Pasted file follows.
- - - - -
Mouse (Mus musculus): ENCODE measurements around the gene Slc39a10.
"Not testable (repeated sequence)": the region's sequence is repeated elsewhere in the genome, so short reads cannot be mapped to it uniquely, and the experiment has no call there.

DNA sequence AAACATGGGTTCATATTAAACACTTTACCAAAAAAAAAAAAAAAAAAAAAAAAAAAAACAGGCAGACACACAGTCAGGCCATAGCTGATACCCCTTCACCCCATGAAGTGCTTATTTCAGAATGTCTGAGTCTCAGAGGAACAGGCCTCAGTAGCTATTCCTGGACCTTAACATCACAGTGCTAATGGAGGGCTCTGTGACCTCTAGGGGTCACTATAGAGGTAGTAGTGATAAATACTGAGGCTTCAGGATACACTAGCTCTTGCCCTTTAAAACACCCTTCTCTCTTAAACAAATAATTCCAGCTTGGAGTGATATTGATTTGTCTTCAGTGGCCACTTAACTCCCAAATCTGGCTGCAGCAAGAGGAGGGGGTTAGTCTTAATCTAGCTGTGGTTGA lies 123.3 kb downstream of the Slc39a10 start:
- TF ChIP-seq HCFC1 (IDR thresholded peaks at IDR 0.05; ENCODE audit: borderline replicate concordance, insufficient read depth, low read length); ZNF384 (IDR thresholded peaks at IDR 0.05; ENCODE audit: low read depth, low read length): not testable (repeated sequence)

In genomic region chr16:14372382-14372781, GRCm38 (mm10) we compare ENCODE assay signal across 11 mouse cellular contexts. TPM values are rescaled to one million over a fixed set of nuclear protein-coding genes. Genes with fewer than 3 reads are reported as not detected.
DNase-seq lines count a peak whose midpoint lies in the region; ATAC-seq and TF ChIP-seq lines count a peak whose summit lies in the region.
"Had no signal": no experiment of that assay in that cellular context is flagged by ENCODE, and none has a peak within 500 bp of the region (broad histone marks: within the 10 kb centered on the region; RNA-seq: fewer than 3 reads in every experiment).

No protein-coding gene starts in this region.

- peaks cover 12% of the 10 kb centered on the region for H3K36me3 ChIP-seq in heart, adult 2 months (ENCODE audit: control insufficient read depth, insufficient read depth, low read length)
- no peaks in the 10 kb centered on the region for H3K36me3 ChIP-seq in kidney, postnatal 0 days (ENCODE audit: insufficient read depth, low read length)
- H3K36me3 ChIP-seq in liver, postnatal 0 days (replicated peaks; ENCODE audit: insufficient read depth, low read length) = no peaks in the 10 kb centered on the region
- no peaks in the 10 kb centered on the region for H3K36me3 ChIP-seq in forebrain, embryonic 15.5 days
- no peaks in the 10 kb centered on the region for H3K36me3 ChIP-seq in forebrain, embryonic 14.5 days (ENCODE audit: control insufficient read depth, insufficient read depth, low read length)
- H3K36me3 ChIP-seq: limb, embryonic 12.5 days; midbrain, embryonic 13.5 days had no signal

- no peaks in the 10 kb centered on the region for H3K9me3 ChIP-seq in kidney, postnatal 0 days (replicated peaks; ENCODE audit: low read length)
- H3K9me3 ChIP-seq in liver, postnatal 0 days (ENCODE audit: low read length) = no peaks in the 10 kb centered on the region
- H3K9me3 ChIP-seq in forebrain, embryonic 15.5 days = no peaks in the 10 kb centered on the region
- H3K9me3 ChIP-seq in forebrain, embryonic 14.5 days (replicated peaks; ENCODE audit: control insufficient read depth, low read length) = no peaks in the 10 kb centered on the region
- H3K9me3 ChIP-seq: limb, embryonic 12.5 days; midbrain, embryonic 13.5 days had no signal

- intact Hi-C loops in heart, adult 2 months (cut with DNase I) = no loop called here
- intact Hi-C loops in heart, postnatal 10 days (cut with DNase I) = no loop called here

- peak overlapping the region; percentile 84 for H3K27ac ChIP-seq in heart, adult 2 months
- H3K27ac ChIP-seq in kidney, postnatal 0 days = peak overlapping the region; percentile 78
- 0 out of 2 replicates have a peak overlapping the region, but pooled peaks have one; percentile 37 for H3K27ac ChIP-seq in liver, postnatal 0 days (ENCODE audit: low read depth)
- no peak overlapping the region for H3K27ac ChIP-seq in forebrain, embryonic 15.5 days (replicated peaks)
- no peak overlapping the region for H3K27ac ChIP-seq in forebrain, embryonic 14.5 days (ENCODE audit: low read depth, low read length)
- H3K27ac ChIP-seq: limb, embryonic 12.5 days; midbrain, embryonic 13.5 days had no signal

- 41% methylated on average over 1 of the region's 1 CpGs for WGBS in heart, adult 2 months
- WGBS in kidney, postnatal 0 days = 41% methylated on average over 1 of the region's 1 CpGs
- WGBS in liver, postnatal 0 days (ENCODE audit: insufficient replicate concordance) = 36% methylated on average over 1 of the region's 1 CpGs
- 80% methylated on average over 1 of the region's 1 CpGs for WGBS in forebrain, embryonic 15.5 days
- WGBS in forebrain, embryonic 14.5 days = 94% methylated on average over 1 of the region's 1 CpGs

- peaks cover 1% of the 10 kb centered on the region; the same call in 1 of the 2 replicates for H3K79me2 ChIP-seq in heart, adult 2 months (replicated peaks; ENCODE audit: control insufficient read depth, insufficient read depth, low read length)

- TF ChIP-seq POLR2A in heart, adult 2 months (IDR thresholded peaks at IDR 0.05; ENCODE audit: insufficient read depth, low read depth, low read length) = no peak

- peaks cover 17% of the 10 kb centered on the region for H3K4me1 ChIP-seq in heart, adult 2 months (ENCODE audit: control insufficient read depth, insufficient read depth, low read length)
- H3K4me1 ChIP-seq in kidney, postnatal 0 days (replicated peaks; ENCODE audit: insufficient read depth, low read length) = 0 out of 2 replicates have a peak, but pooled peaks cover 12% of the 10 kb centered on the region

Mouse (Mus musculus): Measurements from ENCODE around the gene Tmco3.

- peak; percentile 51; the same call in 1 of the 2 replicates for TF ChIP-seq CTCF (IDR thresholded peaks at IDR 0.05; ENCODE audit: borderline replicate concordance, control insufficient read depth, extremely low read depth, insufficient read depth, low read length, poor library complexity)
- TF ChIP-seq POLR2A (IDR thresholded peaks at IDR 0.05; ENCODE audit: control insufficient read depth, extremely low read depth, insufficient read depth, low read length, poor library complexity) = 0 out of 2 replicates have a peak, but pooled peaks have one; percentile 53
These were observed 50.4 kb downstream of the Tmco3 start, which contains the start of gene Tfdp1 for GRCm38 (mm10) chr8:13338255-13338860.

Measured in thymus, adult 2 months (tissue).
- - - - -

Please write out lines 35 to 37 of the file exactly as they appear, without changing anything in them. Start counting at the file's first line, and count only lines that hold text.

- peaks cover 17% of the 10 kb centered on the region for H3K4me1 ChIP-seq in heart, adult 2 months (ENCODE audit: control insufficient read depth, insufficient read depth, low read length)
- H3K4me1 ChIP-seq in kidney, postnatal 0 days (replicated peaks; ENCODE audit: insufficient read depth, low read length) = 0 out of 2 replicates have a peak, but pooled peaks cover 12% of the 10 kb centered on the region

Mouse (Mus musculus): Measurements from ENCODE around the gene Tmco3.